Reflections unit has shown the numerous ways that design pulls techniques and styles from past foundations and other countries, while shifting the rules to impact the designs to what they believe to be the "new, better look". With the availability of large exhibits full of traders from different parts of the world, textiles continued to enter the Americas, allowing individuals and designers to enlighten their houses and guests with the foreign objects. A revolution can be defined as a dramatic and wide-reaching change in the way something works or in the way people view it.
The discovery of materials, like iron and glass, on the development of structures was a revolution in itself. It allowed designers and architects to literally bend the rules of a basic foundation, able to add thiner columns, iron arches, and the combination of the glass against the iron creates an experience of nature while still having the stable coverings from the natural elements. Train stations, factories, greenhouses, libraries, arcades, and exhibitions all began to display the use of new materials for their own purposes. Greenhouses benefited from the glass, allowing people in one climate to grow plants in their own climate. While Biblioteque Ste. Genevieve was built with iron arches and skeleton because it was the cheapest way to build the largest library. Overall the Crystal Palace made the largest impact on the world not only for the use of materials but the use of the exhibition center, bringing together extremely different artifacts and materials from all over the world to display for the nation to see and judge and later on take as their own to create a "brand new" mold of the original piece they viewed.
Even with the new discoveries, designers and architects seem to follow the same idea that past eras such as Baroque, Renaissance, and Gothic are basics for all structures to be build and messing them together has an effect that compliments any building or artifact. A cycle of the design eras in always continuous and always changing if many like to think that some have concluded but the truth is that individuals are always looking for ways to enhance, increase, and entertain the idea of a better design than the last!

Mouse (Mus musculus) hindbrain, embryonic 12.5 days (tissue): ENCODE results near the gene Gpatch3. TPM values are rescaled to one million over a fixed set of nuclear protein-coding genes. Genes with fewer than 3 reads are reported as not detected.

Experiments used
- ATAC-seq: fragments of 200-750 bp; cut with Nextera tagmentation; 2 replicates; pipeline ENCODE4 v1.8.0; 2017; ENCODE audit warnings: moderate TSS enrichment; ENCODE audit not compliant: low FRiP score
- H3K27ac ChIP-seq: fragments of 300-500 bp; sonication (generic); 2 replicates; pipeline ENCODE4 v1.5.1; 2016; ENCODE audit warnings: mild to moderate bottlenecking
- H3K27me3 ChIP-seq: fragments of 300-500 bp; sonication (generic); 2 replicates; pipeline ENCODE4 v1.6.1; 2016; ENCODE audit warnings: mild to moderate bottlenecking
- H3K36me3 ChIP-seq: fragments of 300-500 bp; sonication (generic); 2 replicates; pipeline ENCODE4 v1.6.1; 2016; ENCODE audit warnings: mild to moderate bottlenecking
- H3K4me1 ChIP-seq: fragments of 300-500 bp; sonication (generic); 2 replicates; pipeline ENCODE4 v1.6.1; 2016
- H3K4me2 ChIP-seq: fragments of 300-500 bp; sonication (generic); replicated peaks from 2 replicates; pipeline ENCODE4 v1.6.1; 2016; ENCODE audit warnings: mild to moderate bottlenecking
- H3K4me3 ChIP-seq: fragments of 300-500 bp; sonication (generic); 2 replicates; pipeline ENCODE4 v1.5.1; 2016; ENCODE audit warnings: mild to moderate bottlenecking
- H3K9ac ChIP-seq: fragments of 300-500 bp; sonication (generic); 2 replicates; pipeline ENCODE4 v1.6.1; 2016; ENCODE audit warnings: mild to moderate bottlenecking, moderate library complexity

November 2, 2010

Reading Comp #5

1.[Select an artifact and the type of revolution it symbolizes.]
-Chairs to Sofas. The transformation of seating in the form of chairs to sofas is in part contributed to the change in fashion. Women's dresses began to evolve into larger, fuller skirts. Therefore, the women needed more seating/cushion space. Motif designs also changed from Directoire to Empire, favoring a body silhouette of a round belly and full hips. Harwood said, "Overall design quality begins to deteriorate as furniture becomes larger, bulkier, and more curvilinear.

2.[Locate & Analyze an image of an artifact, a space, a building, and a place, where the east/middle east has an influence on the western word of design and architecture.]
-Space: Japanese Tea Room in the Congress Hotel of Chicago.
The room is filled with dark wood, hanging brass, embroidered carpet and pink blossom flowers all ad to the Japanese look in this room.

-Artifact: Ceramics: Blue & white porcelain
Blue and white porcelain is very common in Japanese ceramics and began to be reproduced in Europe for use. The most commonly used style used in Europe was the Kakiemon style, like the image above.

-Building: Falling Water in Pennsylvania
Luckily, I was able to go on the IAR field trip last year to visit this site and was able to see strong connection between man and nature, as well as the emphasis on the exterior. The sharp lines, extension into nature, placement above the waterfall all continue the Japanese style in Frank Lloyd Wright's design.

-Place: Heale Gardens in Wiltshire, England
The image above is the Japanese tea house in the middle of the Heale Gardens. Underneath the tea house is a flowing stream bringing nature closer to the interior, the Nikko Bridge overtop the stream is steps away. "The Japanese garden was build by laborers brought over from Japan."